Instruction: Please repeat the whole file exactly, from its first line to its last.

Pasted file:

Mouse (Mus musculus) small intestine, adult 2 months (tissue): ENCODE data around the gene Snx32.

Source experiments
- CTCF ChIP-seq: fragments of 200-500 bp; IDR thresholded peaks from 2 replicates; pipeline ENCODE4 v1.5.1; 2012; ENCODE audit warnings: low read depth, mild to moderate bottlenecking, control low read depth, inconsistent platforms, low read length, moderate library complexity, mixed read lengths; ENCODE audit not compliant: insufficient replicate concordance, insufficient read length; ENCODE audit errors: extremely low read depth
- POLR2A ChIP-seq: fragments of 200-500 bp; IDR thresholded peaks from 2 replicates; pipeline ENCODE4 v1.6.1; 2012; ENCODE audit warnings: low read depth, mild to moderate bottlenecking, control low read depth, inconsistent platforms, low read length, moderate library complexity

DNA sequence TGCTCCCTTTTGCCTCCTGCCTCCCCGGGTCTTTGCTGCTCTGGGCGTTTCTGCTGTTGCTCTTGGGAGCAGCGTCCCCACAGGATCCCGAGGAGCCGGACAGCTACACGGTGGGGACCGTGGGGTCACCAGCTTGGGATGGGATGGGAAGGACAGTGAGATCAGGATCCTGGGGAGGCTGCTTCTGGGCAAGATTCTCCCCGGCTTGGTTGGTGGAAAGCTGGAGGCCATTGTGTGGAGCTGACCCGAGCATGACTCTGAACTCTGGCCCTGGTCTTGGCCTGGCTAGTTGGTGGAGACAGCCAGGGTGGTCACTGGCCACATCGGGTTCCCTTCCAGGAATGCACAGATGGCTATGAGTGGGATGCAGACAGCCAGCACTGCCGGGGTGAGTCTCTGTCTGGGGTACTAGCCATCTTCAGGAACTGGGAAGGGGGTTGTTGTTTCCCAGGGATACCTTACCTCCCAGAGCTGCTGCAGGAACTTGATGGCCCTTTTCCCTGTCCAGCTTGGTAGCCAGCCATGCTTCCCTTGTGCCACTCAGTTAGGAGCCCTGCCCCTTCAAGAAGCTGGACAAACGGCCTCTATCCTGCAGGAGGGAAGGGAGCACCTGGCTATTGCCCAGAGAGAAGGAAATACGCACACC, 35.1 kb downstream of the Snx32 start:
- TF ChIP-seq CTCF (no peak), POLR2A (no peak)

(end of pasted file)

Mouse (Mus musculus) small intestine, adult 2 months (tissue): ENCODE data around the gene Snx32.

Source experiments
- CTCF ChIP-seq: fragments of 200-500 bp; IDR thresholded peaks from 2 replicates; pipeline ENCODE4 v1.5.1; 2012; ENCODE audit warnings: low read depth, mild to moderate bottlenecking, control low read depth, inconsistent platforms, low read length, moderate library complexity, mixed read lengths; ENCODE audit not compliant: insufficient replicate concordance, insufficient read length; ENCODE audit errors: extremely low read depth
- POLR2A ChIP-seq: fragments of 200-500 bp; IDR thresholded peaks from 2 replicates; pipeline ENCODE4 v1.6.1; 2012; ENCODE audit warnings: low read depth, mild to moderate bottlenecking, control low read depth, inconsistent platforms, low read length, moderate library complexity

DNA sequence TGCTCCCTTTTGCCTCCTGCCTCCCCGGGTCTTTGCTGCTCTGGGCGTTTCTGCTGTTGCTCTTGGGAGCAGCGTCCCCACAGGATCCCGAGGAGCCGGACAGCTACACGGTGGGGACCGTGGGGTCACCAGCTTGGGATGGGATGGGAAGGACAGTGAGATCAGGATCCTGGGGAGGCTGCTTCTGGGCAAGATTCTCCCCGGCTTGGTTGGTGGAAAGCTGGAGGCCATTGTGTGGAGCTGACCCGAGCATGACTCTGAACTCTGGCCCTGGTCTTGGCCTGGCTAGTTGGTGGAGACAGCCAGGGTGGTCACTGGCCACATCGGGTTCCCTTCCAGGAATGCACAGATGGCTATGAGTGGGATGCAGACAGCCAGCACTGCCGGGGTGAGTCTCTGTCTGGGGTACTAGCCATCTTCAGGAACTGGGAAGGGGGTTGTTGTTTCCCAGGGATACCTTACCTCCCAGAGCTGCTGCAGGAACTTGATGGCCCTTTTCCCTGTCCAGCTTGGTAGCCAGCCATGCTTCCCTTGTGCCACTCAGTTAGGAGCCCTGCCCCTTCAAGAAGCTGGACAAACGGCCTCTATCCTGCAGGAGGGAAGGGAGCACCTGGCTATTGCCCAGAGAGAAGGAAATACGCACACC, 35.1 kb downstream of the Snx32 start:
- TF ChIP-seq CTCF (no peak), POLR2A (no peak)